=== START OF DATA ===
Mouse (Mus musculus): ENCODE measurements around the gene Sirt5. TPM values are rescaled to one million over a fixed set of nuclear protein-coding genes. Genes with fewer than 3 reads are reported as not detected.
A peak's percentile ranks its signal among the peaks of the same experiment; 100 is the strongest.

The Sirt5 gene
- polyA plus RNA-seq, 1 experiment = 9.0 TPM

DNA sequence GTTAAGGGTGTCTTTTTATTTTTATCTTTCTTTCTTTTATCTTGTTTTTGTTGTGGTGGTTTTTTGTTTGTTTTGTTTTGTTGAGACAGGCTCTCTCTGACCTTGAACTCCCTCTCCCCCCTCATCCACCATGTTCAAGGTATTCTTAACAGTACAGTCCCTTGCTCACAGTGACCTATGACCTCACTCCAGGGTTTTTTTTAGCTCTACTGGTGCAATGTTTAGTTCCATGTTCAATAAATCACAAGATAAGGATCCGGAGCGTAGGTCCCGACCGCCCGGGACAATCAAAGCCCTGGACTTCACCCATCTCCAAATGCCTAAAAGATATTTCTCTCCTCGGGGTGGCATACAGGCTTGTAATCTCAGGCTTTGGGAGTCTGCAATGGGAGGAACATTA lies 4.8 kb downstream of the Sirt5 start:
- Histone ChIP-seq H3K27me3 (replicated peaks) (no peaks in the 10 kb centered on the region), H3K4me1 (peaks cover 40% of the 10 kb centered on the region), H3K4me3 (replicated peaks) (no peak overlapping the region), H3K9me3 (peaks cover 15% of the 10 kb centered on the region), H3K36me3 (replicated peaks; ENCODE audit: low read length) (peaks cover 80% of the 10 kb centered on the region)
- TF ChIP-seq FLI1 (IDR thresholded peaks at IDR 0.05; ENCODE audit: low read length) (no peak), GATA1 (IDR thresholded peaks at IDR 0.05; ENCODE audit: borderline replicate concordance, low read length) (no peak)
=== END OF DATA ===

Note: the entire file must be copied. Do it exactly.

Mouse (Mus musculus): ENCODE measurements around the gene Sirt5. TPM values are rescaled to one million over a fixed set of nuclear protein-coding genes. Genes with fewer than 3 reads are reported as not detected.
A peak's percentile ranks its signal among the peaks of the same experiment; 100 is the strongest.

The Sirt5 gene
- polyA plus RNA-seq, 1 experiment = 9.0 TPM

DNA sequence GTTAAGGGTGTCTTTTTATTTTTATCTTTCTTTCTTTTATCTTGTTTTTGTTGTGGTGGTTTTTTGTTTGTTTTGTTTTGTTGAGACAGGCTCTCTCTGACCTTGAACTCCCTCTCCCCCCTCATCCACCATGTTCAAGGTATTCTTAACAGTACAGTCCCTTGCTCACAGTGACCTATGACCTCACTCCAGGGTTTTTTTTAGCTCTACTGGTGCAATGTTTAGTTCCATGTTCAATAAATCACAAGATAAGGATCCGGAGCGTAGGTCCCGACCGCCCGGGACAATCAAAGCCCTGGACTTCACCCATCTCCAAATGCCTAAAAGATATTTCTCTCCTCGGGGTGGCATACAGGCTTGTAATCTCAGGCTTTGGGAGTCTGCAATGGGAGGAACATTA lies 4.8 kb downstream of the Sirt5 start:
- Histone ChIP-seq H3K27me3 (replicated peaks) (no peaks in the 10 kb centered on the region), H3K4me1 (peaks cover 40% of the 10 kb centered on the region), H3K4me3 (replicated peaks) (no peak overlapping the region), H3K9me3 (peaks cover 15% of the 10 kb centered on the region), H3K36me3 (replicated peaks; ENCODE audit: low read length) (peaks cover 80% of the 10 kb centered on the region)
- TF ChIP-seq FLI1 (IDR thresholded peaks at IDR 0.05; ENCODE audit: low read length) (no peak), GATA1 (IDR thresholded peaks at IDR 0.05; ENCODE audit: borderline replicate concordance, low read length) (no peak)